Artificial Intelligence: An Integrated Innovation (Part II)
Artificial Intelligence has an illustrious past, with certain key innovators, like Alan Turing, and other conditions, like the transition from analog to digital technology, that led to AI being such an integral ingredient in modern society.
A vital cause of this has simply been the changes in people’s needs and wants that AI can contribute to, and as artificial intelligence becomes more intelligent, it can do a wider array of tasks reliably. Obviously, this generates issues; if AI is now doing a certain job, who loses theirs? And, how well and consistently can AI do that job?
An example of this can be seen in healthcare, where artificial intelligence invokes overwhelming prospects by aiding doctors identifying cancers. As humans are affected by over 800 distinctive cancers and differentiating them requires a colossal process and where access to a database of all the symptoms is necessary, AI is beneficial because it can streamline the process to a matter of seconds.
By creating a program which acts as checklist, and running multiple lines of the code, for treatments, vaccines, past cases and effects, the AI can essentially replace the doctor for all aspects. Heavy research is being dedicated to this aspect of artificial intelligence as it can cut costs for both the government and medical companies. The current costs of GPs to the NHS are considerable with a single 15-minute appointment with your local GP costing £45, and prescriptions costing almost £50 (including the drug), AI is a far more sustainable option to the NHS.
Artificial intelligence can also help doctors through robots which can help perform operations. A study in Washington comprised of a team supervising a robot that performed soft tissue surgery, stitching a pig’s bowel, apparently “doing so better” than a human surgeon.
Another example of artificial intelligence can be seen in the automotive industry, mainly due to the progression of self-driving cars. Such cars would have enormous numbers of sensors in and around the car that provide data. As any driver will tell you, no situation is ever the same. Computers are given stipulated maps of the area and traffic information. Then the AI is able has make decisions based on the combined data sets.
This is different to conventional computers because unlike deciphering a simple series of commands, the artificial intelligence can compute all the possible inputs, outputs and consequences of its actions. This is assisted by the records of the AI’s previous actions with the vehicle. The artificial intelligence will be making essential choices like speed, steering and fastest route.
The idea of artificial intelligence in such practical aspects presents a diverse collection of positives and negatives for its use. Firstly, due to the AI doing certain tasks, people won’t be doing them: unemployment. This form of it would be the worse that any sector would have experienced because artificial intelligence doesn’t simply replace a few people or some parts of the job, it can replace a whole sector.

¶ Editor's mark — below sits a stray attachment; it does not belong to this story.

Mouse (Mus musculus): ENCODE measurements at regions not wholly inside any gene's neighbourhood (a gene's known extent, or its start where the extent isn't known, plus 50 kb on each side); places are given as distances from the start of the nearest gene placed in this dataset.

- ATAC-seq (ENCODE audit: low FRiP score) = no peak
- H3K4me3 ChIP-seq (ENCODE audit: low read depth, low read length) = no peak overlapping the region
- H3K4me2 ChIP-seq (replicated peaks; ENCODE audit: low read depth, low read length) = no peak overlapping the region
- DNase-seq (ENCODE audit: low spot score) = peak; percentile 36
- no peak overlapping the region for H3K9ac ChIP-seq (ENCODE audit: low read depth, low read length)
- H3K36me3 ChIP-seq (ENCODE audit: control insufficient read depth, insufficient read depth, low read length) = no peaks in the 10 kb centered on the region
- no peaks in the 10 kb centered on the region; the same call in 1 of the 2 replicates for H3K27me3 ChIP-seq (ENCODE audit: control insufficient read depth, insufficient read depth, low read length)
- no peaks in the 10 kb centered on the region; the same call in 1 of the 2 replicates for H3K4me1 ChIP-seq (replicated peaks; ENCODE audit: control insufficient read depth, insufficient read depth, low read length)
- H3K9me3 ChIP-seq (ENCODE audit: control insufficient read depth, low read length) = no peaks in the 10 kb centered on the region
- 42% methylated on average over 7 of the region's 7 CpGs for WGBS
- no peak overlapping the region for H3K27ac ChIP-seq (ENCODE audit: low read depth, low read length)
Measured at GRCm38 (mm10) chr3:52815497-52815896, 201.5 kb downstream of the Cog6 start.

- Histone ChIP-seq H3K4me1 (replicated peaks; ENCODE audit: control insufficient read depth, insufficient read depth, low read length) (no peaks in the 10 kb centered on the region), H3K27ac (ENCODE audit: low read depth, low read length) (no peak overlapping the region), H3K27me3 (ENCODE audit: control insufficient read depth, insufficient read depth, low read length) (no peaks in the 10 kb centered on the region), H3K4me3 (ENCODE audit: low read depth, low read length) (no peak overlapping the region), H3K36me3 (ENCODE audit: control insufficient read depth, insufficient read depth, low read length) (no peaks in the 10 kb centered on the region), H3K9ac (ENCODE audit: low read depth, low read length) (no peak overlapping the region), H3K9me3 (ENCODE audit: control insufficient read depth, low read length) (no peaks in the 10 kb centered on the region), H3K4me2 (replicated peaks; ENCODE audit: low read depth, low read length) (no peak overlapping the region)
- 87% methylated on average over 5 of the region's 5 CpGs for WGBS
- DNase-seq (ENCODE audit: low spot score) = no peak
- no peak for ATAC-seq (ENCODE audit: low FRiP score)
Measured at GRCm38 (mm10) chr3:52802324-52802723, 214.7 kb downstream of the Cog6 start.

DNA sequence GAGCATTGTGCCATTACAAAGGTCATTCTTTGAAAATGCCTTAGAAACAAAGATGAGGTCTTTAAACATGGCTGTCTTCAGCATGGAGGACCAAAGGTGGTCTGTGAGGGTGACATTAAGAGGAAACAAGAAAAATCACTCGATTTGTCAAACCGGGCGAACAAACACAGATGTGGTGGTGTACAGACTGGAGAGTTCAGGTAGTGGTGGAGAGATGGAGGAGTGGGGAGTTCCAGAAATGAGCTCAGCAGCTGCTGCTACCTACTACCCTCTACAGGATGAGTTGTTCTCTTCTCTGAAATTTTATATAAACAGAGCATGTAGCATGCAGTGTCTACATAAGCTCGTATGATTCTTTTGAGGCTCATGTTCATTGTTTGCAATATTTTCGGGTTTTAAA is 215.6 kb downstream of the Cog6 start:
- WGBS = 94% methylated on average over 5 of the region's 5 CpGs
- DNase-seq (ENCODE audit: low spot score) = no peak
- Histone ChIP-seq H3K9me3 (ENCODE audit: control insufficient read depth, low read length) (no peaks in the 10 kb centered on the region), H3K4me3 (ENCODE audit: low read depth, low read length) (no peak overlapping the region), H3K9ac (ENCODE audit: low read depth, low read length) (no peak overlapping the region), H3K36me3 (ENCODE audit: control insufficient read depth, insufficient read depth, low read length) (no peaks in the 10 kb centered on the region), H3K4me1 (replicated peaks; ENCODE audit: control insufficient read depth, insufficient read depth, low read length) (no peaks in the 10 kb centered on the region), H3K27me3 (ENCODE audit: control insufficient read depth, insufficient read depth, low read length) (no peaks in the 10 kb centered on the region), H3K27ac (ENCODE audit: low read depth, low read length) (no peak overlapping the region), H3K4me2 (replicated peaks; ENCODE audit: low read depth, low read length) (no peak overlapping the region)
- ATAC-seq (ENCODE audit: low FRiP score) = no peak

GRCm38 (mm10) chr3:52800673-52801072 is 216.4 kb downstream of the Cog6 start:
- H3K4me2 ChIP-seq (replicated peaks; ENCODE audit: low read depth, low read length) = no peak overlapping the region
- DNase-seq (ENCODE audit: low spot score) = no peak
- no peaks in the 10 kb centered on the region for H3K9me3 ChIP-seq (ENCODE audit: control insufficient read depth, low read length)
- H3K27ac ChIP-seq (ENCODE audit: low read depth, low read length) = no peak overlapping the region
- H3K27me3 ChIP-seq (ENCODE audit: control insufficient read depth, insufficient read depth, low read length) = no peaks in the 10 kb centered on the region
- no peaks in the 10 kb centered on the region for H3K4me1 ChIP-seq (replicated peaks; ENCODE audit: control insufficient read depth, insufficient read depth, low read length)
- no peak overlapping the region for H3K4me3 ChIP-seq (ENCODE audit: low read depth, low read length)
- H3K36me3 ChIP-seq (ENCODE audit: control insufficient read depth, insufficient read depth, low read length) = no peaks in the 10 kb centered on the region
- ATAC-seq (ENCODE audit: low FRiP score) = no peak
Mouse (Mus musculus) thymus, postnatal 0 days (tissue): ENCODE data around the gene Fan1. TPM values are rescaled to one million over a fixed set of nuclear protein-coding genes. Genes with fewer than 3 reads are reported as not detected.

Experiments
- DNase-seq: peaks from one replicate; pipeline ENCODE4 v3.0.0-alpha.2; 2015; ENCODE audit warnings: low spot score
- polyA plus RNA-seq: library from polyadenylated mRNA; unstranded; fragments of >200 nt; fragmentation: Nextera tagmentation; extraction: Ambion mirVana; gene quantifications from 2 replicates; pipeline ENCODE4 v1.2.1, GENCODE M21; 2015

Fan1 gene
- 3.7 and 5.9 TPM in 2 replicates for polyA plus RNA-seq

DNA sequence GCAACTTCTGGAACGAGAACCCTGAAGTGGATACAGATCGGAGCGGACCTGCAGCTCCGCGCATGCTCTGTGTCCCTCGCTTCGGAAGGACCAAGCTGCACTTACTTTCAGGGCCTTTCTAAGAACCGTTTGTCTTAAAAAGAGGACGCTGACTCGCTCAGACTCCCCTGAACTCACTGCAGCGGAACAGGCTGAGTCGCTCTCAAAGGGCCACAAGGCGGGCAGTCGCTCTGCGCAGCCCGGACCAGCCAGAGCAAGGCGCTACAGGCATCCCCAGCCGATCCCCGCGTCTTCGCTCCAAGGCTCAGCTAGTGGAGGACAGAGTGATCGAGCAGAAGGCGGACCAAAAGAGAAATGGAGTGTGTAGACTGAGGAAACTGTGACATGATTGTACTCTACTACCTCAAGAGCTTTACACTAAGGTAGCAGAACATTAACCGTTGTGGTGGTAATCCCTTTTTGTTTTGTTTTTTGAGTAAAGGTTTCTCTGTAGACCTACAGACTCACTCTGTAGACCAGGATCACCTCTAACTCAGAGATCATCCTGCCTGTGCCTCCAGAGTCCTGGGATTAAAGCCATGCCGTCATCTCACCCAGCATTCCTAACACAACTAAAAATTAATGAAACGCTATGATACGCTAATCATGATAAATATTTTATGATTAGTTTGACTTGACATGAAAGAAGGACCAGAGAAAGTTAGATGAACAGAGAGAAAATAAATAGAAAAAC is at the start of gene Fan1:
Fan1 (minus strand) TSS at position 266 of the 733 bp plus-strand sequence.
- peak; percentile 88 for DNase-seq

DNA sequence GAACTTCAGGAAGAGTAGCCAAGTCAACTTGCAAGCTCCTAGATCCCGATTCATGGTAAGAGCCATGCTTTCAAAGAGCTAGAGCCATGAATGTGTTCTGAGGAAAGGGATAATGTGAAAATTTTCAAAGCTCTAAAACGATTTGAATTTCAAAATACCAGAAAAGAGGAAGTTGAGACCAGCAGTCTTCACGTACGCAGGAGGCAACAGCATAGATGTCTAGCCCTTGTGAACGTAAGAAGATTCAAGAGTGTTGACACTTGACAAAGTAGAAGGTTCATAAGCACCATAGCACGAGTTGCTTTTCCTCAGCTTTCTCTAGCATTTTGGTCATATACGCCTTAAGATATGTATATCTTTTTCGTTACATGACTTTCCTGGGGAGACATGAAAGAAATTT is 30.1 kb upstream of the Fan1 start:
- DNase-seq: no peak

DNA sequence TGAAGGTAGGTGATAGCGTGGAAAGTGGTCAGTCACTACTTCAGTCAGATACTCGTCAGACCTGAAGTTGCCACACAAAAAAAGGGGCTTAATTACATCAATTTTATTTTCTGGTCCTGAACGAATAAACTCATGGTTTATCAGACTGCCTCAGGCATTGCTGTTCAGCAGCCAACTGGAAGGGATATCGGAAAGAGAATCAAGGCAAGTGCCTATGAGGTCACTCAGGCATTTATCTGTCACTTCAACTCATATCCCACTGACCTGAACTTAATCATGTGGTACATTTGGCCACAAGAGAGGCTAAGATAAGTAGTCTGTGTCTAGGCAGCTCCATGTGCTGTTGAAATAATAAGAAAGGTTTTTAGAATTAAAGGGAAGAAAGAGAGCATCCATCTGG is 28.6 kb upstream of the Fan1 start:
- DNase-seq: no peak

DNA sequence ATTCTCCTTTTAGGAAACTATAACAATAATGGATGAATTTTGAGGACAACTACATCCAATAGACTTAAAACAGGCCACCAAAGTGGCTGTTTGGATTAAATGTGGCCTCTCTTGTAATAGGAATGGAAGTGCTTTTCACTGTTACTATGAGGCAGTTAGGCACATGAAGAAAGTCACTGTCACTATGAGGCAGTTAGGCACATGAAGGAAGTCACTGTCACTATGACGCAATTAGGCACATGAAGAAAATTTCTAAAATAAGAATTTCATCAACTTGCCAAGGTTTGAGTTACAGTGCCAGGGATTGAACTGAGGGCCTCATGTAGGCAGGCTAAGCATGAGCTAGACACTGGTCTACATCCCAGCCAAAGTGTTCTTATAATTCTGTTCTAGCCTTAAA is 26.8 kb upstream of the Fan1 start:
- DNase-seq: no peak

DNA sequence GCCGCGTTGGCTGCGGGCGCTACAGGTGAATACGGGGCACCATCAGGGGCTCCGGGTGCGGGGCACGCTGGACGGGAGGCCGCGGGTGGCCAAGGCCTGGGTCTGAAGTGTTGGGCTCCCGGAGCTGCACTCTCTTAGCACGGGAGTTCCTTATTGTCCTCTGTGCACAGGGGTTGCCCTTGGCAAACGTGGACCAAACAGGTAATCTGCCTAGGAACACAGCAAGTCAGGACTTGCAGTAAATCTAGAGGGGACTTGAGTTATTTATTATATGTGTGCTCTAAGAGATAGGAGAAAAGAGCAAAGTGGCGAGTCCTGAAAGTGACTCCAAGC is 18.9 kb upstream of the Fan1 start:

Take AI that contributes to self-driving, it can destroy the entire fleet of drivers for taxis, replaced by systems that can operate to provide a more profitable service. Another negative aspect of artificial intelligence is that its dependability. Using AI in scenarios where lives are at stake is risky. People will be relying on the program to drive cars, conduct surgery manage massive portions of data. Using artificial intelligence doesn’t just carry the regular risks of hacking and coding, but additionally there could be problems in the decisions we trust AI to make.
What if the program accidentally transferred your money to someone with one digit of a wrong sort code; artificial intelligence is profoundly more dependent on the inputs it receives, and their impacts far more serious. In addition to this, the AI could face scenarios where it must make a choice between two options that are both bad, a no-win scenario. The program might have to choose between running over a schoolchild to save a couple.
Artificial intelligence also has numerous benefits, especially to the economy. It radically reduces cost while increasing productivity. With machines that can make human decisions, firms don’t need to hire as many people. The computers that they do buy can run 24/7, don’t need breaks and have lower maintenance than people. In addition to this, they can train faster than humans, by feeding a series of scenarios and their responses, the AI can “learn” and adapt to situation in a matter of hours, reaching the capabilities of a highly trained individual.
On the whole artificial intelligence presents the world with a promise of evolution in the form of productivity and is a tool that can be purpose built for a variety of tasks. Although it has its risks, it is crucial to remember that AI is not a finished product and never will be. It can always learn, adjust and evolve into a better product to achieve its tasks.